"At the same time, they should add a summary of all the errors and wild exaggerations made by the climate skeptics — and where they get their funding."

I see this as a major chance missed to outline a way for climate science regaining public trust. This very much resembles George Monbiot's retreat to the trenches and to the old, comfortable truths. What a pity.

P Gosselin said...

The data that is left available is a hopeless mess. That has been proven. Indeed the trends that warmists like manufacture from the data do not even agree with real life observations.

Marco said...

@Anonymous 8:
Plenty of 'skeptics' around with loads of programming skills. I challenge you to make a climate model that can model past climate, and that includes interglacials (no aerosols needed there) without invoking *any greenhouse* forcing. Or provide an explanation of sudden increases/decreases in, say, water vapor, or cloud cover.

P Gosselin said...

Once the house of cards starts to fall, there is no stopping it.

P Gosselin said...

It would help to provide the link, now wouldn't it?
http://www.probeinternational.org/files/UKVersieHenkTennekes.pdf

plazamoyua said...

I think if this is the state-of-the-art of the 'anthropogenic climate change is real' argument in the public American climate debate, CO2-ists have lost the debate by far.

_Flin_ said...

@Reiner Grundmann 14:
I always thought that IPCC 4AR WG1 was the state of the art of climate science (in 2007). The errors in the last months all concern other working groups. The "hide the decline" divergence problem can be omitted if no tree ring proxies are used.

Both the Summary for Policy Makers and the FAQ are easy to read.

Or is the IPCC that damaged that the whole report is dismissed now?

The section about the errors and false claims would be an interesting read. There are enough lists that could be used.

The Skeptics and their fundings are not an issue for a scientific paper, but for the media.

Anonymous said...

Marco,
.
Where did I say the greenhouse effect did not exist? The IPCC claims that 'only GHGs' can explain the modern warming. I am saying that they have not provided any conclusive evidence to support that claim. All they have really said is 'we can't think of anything else so we assume it is GHGs'. That may be enough evidence for you but it is not good enough for me.
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In any case, people have built simple models which explain the modern warming without high CO2 sensitivity. For example:
http://www.ferdinand-engelbeen.be/klimaat/oxford.html

Roy Spencer has done the same as well by assuming cloud cover changes on its own.

Incidently, I think the onus is on the people saying that 'nothing else explains the warming' to prove that cloud cover and RH do not change during glaciations.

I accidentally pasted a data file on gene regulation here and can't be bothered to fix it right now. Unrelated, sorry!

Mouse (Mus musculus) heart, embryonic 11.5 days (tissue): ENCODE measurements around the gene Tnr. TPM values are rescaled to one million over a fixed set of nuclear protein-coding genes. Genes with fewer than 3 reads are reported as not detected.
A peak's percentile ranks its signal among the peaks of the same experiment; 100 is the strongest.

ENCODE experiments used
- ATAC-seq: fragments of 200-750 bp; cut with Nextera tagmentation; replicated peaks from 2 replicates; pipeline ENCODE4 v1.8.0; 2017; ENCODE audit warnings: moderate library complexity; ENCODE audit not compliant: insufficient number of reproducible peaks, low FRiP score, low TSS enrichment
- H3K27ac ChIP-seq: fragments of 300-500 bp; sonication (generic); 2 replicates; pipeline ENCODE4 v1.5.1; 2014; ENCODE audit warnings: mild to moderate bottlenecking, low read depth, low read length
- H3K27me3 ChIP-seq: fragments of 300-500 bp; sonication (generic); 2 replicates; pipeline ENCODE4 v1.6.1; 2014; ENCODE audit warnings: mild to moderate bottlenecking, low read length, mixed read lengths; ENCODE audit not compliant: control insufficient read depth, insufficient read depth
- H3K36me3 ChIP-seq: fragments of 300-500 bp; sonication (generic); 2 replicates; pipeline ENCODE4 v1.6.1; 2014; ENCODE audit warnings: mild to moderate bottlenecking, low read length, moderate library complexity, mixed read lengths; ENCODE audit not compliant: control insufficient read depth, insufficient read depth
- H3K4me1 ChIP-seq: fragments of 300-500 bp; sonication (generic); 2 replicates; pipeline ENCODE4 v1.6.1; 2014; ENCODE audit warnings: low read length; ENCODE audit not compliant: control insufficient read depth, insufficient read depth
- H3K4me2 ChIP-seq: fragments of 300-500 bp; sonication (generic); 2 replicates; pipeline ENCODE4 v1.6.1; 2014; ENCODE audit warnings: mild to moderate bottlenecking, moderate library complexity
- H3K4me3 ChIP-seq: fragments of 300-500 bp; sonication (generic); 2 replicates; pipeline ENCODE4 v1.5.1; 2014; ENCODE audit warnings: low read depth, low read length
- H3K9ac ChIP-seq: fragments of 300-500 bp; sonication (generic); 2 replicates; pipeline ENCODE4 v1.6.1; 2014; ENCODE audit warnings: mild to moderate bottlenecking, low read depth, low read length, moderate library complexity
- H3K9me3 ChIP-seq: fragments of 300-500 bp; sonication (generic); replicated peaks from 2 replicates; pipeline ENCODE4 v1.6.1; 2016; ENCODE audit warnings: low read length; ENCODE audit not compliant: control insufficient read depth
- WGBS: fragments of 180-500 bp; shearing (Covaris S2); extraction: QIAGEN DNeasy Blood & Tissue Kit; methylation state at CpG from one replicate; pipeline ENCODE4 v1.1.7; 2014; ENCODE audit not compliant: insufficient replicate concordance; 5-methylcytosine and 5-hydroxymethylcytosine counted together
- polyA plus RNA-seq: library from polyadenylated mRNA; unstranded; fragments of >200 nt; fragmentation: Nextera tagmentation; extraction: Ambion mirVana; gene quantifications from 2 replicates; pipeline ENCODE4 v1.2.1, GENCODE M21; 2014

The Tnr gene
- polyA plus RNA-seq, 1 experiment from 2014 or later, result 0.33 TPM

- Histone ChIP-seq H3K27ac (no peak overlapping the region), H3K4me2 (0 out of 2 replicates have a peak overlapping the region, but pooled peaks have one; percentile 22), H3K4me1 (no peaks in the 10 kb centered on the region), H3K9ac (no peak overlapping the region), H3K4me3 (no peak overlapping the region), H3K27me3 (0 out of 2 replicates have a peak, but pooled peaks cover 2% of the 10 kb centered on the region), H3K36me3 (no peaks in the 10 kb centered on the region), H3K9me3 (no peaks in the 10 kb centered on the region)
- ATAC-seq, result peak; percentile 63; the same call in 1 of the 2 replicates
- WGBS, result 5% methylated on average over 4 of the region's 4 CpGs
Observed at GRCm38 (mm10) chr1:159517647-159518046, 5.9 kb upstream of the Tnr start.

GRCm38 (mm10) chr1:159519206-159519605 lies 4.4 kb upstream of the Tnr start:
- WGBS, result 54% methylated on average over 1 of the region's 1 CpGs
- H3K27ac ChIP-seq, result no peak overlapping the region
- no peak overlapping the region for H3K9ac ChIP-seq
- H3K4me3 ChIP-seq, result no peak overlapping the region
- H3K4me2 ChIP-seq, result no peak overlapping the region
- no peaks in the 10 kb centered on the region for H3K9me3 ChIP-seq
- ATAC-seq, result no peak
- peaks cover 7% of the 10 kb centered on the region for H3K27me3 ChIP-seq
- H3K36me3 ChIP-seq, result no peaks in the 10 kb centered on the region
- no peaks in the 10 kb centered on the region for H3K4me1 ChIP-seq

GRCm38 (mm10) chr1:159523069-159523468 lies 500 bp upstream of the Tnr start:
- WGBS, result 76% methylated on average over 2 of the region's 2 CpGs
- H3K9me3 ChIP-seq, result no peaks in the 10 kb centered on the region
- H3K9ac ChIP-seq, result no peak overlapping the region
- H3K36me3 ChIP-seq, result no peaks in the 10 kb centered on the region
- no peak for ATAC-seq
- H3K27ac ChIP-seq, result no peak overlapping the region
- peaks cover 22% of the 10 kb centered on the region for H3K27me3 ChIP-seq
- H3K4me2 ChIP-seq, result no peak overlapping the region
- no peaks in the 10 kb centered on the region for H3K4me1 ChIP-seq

itisi69 said...

Why does Friedman keep beating the old BigOil and BigCoal dead horse again? By now he should know this is so post-normal science? There should be a

"The weather gets weird. The hots are expected to get hotter, the wets wetter, the dries drier and the most violent storms more numerous.?" Again, claims that cannot be contributed to global warming.

Friedman has clearly difficulties getting rid of worn in dogmas.

And the science institues he mentioned are hardly unbiased. I have no problem with these institutes if they are compensated by people like Lindzen (well he's from MIT) Spencer, Christy et al.

Sorry for OT, but McIntyre never used phrases like "smoking gun" and he never disputed warming, just the sloppy science used.

itisi69 said...

wanted to say; ...there should be a Godwin's Law against using BigOil.

Hans von Storch said...

Carl C -

what about behaving a bit better? Statements like "McI & McK are just egotistical attention-seeking jerks" are really not needed here, and next time I simply delete your comment.

In case you feel really angry, just wait one hour before responding. This helps, usually.

Marco said...

@Anonymous: I never claimed you claimed the greenhouse effect does not exist. The simple fact is that if accept it exists, you also have to accept additional CO2 causes warming.

And Ferdinand's model simply does not explain the interglacials. To do loads of handwaving and claim it may be clouds is handwaving. No evidence for changes in cloud cover, plenty of evidence for changes in CO2. The latter even explains the PETM.

Philip said...

Carl C: You said "...I think it's really happening and the evidence is there".

I have to say I've seen so many comments like this. Every now and then I get a little hint of what the CAGW proponents mean by "the evidence is there", but whenever I've followed it up in the past, it’s always turned out to have no convincing basis. More usually, all I see is comments denigrating people like Fred Singer as being not reliable or not a proper scientist or whatever, or some "denier" insult instead of an answer, and to be honest this only makes me feel more skeptical about what is being claimed. It's no wonder so many people are getting frustrated and confused by all this. I'm not thick or unqualified, and I've looked quite hard to find the evidence for and against, and all I find is more and more evidence against CAGW, both in the raw data and in the theory. I've looked at quite a lot of WG1, but perhaps I'm not looking in the right places. So please Carl C and any other CAGW proponents reading this, can you not just be a little more specific about the evidence you are seeing for CAGW?

Werner Krauss said...

Thanks for your contributions to my Friedman post. That's it. This thread is closed now.

MikeR said...

Friedman starts with the point of view that there are no real issues, and the whole problem is public relations. Has anyone read the Bray/von Storch survey? I really wish a few important AGW believers would speak up and say, "We're right, but stop saying that no one disagrees with us. There is a minority of real scientists in the field that disagrees. Every one of you that tries to pretend that there are no competent skeptics is doing as much damage to our cause as the the deniers who claim it's all a big hoax do to theirs."

I'll wait to comment on McIntyre till you tell me it's time. But there is no way someone can say that he "screeches", unless he doesn't care about reality.